Quadcopter Acronyms And Words – Everything You Need To Know

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This page details all the acronyms and other words key to understanding the quadcopter hobby. It can be very overwhelming when first starting out, but these should help you understand most of what you need to know! If you still don’t understand anything, be sure to leave a comment and I’ll reply.

Quads and Constituents:

This is your quadcopter (‘quad’, coming from Latin for ‘four’), which has four motors. Multicopters can have any number of motors, and usually have a Latin prefix (Tri, Quad, Penta..)

Sizes: Quadcopters come in all shapes and sizes, and the most standard design is the ‘X’ frame, or a variant of it. A lot of the time quads will be labled as ‘250’ or ‘130’, and this is a (sometimes inaccurate) measure of the distance between the centre of two diagonally opposite motors. You may also see ‘5 inch quad’, which means it can take 5 inch propellers (more on them later).


ARF/ARTF: When you are looking at buying a quad, you will probably see this label, or one of the following three. These basically tell you what state your quad will come in when it arrives. Almost Ready to Fly usually means no battery (or charger), and no receiver/transmitter. Everything else you need is in the box.


RTF: Ready To Fly. This will be completely assembled in the box, and have everything you need to get flying immediately! A great start for a beginner, as everything you need is in one package.


PNP: Plug and Play. The same as ARF, you’ll need a receiver and transmitter (and maybe a battery).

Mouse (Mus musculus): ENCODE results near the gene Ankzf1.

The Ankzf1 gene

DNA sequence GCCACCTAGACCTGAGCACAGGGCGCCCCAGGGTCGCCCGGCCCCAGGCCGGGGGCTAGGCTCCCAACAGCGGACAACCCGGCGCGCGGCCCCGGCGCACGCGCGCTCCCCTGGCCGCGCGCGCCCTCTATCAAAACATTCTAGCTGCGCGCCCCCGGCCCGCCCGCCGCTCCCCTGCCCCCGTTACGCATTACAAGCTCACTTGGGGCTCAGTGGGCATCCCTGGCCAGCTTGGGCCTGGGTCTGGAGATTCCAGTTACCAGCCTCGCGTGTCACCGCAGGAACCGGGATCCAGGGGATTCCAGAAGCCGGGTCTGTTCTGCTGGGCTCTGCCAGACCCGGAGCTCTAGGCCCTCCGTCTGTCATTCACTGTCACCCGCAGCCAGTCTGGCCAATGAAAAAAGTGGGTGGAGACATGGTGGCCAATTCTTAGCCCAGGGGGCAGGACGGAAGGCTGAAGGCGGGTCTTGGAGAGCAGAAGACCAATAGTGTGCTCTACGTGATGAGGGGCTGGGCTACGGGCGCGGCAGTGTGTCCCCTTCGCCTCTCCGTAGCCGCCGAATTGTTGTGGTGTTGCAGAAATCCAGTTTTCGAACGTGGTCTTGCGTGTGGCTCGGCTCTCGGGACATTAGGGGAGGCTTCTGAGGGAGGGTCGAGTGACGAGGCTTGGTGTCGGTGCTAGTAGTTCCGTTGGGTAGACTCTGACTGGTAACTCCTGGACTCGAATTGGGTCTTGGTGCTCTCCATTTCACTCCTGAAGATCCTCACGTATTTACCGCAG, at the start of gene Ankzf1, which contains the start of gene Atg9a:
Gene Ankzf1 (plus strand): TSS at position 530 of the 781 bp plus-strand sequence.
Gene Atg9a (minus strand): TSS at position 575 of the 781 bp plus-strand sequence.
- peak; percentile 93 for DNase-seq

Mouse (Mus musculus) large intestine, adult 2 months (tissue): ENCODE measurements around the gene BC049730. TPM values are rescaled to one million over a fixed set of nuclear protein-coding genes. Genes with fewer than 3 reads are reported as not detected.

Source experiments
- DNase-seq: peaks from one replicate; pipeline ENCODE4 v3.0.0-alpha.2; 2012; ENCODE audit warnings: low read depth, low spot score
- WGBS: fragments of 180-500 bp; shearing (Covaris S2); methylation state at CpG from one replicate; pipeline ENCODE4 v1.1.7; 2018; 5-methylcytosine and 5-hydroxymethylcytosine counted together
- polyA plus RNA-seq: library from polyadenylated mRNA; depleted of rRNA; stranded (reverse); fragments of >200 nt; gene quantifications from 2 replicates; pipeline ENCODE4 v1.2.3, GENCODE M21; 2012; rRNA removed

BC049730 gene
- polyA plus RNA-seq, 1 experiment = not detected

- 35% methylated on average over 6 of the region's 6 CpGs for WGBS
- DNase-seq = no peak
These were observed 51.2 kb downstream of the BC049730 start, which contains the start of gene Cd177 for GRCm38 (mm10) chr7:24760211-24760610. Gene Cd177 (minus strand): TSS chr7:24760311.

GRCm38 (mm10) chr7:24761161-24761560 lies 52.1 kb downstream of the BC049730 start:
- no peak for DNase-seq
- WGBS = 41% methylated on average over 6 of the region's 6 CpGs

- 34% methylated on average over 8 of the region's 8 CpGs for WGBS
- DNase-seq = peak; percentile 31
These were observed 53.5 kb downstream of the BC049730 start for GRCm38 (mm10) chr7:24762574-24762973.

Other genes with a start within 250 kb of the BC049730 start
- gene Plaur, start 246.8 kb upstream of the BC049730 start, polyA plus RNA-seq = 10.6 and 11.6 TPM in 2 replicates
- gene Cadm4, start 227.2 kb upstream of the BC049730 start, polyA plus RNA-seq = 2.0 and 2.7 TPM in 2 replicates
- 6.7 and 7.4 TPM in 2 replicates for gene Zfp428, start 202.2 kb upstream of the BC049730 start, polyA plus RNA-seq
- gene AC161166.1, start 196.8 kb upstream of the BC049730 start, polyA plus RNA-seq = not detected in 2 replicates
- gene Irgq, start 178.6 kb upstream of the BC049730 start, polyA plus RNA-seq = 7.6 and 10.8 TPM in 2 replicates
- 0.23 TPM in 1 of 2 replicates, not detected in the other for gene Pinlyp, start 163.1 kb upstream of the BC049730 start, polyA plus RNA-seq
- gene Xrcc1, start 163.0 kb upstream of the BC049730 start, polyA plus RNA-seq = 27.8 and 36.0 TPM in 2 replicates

BNF: Bind and Fly. This comes with a receiver, which you can simply bind to your transmitter (providing you have one).


TX: Transmitter. This is your hand held radio, that you use to control the quad.


RX: Receiver. This goes on the quad, and receives the commands you send from the transmitter, telling the quad what you want it to do.


PDB: Power Distribution Board. Most of your components will plug into here, and it is powered by your lipo. However, a lot of days these are built into the FC.


FC: Flight Controller. This is the heart of your quad, and controls everything on board. Usually everything is attached to this, and you can also connect it to your computer to change a lot of options on how your quad flies.


ESC: Electronic Speed Control. These are connected to each motor, and basically control how fast each of them spin, by allowing more or less current from the battery into the motor.


Motors: These are powered by the FC, through the ECSs, and rotate according to your input from the sticks on your transmitter. They are require to spin a certain direction, which can be changed by swapping two of the wires on the ESC over, or reversing the motor direction on your computer.